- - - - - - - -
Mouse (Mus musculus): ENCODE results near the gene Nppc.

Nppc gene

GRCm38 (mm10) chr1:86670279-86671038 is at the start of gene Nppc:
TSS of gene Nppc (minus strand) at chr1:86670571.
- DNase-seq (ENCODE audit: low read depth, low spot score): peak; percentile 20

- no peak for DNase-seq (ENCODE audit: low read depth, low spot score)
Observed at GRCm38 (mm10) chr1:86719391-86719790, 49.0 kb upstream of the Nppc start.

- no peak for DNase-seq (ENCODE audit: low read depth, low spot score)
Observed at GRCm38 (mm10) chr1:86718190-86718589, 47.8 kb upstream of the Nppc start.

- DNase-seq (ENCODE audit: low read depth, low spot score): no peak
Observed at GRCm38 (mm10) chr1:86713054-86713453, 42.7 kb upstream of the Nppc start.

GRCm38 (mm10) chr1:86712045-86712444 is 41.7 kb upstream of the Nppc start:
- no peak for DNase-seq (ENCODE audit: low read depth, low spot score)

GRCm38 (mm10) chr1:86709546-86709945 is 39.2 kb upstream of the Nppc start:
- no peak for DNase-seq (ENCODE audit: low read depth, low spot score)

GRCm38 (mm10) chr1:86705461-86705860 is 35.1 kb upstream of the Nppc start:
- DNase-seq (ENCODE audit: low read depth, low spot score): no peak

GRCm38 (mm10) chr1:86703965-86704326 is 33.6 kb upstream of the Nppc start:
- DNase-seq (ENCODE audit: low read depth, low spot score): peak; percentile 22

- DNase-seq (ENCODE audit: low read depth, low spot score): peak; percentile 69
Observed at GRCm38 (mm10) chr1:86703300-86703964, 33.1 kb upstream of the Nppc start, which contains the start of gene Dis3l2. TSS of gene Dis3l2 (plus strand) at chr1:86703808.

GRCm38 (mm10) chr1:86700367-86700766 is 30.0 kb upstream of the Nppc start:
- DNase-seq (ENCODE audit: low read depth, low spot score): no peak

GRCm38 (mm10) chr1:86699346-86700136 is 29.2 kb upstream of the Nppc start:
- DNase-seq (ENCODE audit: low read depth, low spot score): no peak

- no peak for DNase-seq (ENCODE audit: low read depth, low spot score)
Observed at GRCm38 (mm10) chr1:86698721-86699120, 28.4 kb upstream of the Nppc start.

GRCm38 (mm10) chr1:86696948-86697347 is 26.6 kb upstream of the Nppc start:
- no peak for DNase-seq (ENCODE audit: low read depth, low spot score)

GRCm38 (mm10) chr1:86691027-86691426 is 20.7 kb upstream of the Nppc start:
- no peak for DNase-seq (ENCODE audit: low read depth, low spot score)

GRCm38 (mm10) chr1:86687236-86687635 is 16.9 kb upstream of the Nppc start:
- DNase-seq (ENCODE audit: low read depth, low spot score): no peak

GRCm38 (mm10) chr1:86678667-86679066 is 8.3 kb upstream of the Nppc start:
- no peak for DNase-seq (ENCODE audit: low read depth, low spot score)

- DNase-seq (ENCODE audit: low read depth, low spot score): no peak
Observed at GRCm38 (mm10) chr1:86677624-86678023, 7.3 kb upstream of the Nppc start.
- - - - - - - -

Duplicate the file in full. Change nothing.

Mouse (Mus musculus): ENCODE results near the gene Nppc.

Nppc gene

GRCm38 (mm10) chr1:86670279-86671038 is at the start of gene Nppc:
TSS of gene Nppc (minus strand) at chr1:86670571.
- DNase-seq (ENCODE audit: low read depth, low spot score): peak; percentile 20

- no peak for DNase-seq (ENCODE audit: low read depth, low spot score)
Observed at GRCm38 (mm10) chr1:86719391-86719790, 49.0 kb upstream of the Nppc start.

- no peak for DNase-seq (ENCODE audit: low read depth, low spot score)
Observed at GRCm38 (mm10) chr1:86718190-86718589, 47.8 kb upstream of the Nppc start.

- DNase-seq (ENCODE audit: low read depth, low spot score): no peak
Observed at GRCm38 (mm10) chr1:86713054-86713453, 42.7 kb upstream of the Nppc start.

GRCm38 (mm10) chr1:86712045-86712444 is 41.7 kb upstream of the Nppc start:
- no peak for DNase-seq (ENCODE audit: low read depth, low spot score)

GRCm38 (mm10) chr1:86709546-86709945 is 39.2 kb upstream of the Nppc start:
- no peak for DNase-seq (ENCODE audit: low read depth, low spot score)

GRCm38 (mm10) chr1:86705461-86705860 is 35.1 kb upstream of the Nppc start:
- DNase-seq (ENCODE audit: low read depth, low spot score): no peak

GRCm38 (mm10) chr1:86703965-86704326 is 33.6 kb upstream of the Nppc start:
- DNase-seq (ENCODE audit: low read depth, low spot score): peak; percentile 22

- DNase-seq (ENCODE audit: low read depth, low spot score): peak; percentile 69
Observed at GRCm38 (mm10) chr1:86703300-86703964, 33.1 kb upstream of the Nppc start, which contains the start of gene Dis3l2. TSS of gene Dis3l2 (plus strand) at chr1:86703808.

GRCm38 (mm10) chr1:86700367-86700766 is 30.0 kb upstream of the Nppc start:
- DNase-seq (ENCODE audit: low read depth, low spot score): no peak

GRCm38 (mm10) chr1:86699346-86700136 is 29.2 kb upstream of the Nppc start:
- DNase-seq (ENCODE audit: low read depth, low spot score): no peak

- no peak for DNase-seq (ENCODE audit: low read depth, low spot score)
Observed at GRCm38 (mm10) chr1:86698721-86699120, 28.4 kb upstream of the Nppc start.

GRCm38 (mm10) chr1:86696948-86697347 is 26.6 kb upstream of the Nppc start:
- no peak for DNase-seq (ENCODE audit: low read depth, low spot score)

GRCm38 (mm10) chr1:86691027-86691426 is 20.7 kb upstream of the Nppc start:
- no peak for DNase-seq (ENCODE audit: low read depth, low spot score)

GRCm38 (mm10) chr1:86687236-86687635 is 16.9 kb upstream of the Nppc start:
- DNase-seq (ENCODE audit: low read depth, low spot score): no peak

GRCm38 (mm10) chr1:86678667-86679066 is 8.3 kb upstream of the Nppc start:
- no peak for DNase-seq (ENCODE audit: low read depth, low spot score)

- DNase-seq (ENCODE audit: low read depth, low spot score): no peak
Observed at GRCm38 (mm10) chr1:86677624-86678023, 7.3 kb upstream of the Nppc start.